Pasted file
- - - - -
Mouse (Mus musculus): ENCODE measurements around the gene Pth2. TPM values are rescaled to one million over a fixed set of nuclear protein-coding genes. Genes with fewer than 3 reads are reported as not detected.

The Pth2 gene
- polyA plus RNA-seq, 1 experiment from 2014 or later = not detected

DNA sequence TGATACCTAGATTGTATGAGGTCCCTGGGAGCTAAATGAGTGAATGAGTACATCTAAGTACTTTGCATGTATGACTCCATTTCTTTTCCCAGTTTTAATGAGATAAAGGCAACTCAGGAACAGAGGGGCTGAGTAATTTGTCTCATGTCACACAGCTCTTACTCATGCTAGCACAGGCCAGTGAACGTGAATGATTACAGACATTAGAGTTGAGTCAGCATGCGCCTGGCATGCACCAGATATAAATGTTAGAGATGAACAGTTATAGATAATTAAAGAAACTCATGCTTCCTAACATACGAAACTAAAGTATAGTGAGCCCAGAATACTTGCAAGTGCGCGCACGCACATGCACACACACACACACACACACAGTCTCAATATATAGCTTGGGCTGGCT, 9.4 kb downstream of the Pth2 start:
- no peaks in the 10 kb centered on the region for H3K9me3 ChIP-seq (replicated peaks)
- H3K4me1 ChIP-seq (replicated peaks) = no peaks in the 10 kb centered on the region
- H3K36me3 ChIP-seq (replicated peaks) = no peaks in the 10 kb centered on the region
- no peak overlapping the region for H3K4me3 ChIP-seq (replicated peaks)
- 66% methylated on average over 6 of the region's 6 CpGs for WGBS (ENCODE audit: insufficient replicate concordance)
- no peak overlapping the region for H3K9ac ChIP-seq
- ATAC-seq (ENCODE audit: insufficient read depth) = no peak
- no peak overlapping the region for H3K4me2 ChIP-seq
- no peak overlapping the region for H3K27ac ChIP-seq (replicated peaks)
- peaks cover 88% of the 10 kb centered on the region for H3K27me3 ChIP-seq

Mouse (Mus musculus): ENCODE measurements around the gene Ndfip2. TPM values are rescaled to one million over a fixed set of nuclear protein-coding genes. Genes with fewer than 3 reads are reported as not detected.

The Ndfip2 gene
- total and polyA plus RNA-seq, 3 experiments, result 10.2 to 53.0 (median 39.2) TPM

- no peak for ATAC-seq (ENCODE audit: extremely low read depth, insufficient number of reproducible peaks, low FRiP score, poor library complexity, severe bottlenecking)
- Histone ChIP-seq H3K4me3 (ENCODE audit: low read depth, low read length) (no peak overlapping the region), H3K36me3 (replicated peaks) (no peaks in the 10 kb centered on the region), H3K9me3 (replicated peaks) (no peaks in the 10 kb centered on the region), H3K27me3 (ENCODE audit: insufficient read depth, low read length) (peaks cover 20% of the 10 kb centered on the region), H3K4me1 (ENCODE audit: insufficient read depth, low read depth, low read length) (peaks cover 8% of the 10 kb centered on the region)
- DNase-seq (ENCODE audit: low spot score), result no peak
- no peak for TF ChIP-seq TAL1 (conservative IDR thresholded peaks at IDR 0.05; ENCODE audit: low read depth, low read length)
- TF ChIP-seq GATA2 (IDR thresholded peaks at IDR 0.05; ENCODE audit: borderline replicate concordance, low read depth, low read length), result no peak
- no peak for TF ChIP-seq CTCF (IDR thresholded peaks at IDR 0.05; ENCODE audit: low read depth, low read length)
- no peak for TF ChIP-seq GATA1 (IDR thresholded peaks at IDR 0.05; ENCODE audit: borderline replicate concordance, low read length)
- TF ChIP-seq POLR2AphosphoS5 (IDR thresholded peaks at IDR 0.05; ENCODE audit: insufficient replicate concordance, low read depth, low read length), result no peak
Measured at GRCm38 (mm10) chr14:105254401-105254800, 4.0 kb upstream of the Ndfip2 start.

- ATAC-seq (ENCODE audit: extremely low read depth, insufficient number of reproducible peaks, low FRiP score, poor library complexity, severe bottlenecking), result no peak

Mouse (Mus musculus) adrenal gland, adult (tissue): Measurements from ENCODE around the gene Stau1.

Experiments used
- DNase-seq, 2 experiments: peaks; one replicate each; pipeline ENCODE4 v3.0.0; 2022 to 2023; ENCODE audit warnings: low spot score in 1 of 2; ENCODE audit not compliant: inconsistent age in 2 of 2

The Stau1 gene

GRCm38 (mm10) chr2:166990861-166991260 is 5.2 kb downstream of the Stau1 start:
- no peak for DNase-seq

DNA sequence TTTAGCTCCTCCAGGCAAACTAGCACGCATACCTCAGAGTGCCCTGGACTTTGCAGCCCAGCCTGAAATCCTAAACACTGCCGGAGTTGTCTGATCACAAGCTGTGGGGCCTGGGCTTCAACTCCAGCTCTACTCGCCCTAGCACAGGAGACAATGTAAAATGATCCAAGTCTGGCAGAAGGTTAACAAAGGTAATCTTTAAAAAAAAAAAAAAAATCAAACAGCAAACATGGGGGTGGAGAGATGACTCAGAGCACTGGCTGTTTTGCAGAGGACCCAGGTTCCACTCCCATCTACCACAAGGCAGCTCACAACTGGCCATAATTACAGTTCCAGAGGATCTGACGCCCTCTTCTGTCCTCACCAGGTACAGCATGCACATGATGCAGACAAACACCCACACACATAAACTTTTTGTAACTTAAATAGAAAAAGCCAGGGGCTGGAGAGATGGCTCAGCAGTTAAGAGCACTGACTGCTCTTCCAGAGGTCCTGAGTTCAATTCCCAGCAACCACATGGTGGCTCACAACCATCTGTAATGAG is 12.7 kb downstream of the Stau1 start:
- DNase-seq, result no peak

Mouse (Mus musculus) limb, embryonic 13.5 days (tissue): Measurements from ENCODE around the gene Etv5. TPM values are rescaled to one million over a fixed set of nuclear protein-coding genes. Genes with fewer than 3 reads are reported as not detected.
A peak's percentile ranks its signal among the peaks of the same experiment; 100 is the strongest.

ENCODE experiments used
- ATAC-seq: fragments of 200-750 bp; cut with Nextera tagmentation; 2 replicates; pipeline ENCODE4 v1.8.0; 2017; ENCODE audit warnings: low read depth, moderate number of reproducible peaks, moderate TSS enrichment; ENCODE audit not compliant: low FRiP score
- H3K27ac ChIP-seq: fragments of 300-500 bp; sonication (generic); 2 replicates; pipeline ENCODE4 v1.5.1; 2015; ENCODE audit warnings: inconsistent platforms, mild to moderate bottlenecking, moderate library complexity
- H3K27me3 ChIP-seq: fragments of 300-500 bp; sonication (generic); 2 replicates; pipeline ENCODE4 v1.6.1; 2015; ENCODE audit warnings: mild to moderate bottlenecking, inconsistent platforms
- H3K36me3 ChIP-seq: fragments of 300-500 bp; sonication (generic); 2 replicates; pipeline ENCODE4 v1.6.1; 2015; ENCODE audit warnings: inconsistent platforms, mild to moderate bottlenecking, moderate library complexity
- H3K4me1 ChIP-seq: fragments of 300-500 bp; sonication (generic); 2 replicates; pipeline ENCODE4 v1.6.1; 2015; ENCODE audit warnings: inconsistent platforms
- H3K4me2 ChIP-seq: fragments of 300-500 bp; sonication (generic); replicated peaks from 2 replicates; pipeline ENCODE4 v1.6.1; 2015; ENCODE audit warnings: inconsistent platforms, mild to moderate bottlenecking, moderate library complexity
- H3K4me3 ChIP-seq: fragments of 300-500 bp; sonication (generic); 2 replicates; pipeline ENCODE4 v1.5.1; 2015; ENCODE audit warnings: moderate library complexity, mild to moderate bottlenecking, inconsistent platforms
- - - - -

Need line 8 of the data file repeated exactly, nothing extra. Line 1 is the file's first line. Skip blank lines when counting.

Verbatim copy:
- no peak overlapping the region for H3K4me3 ChIP-seq (replicated peaks)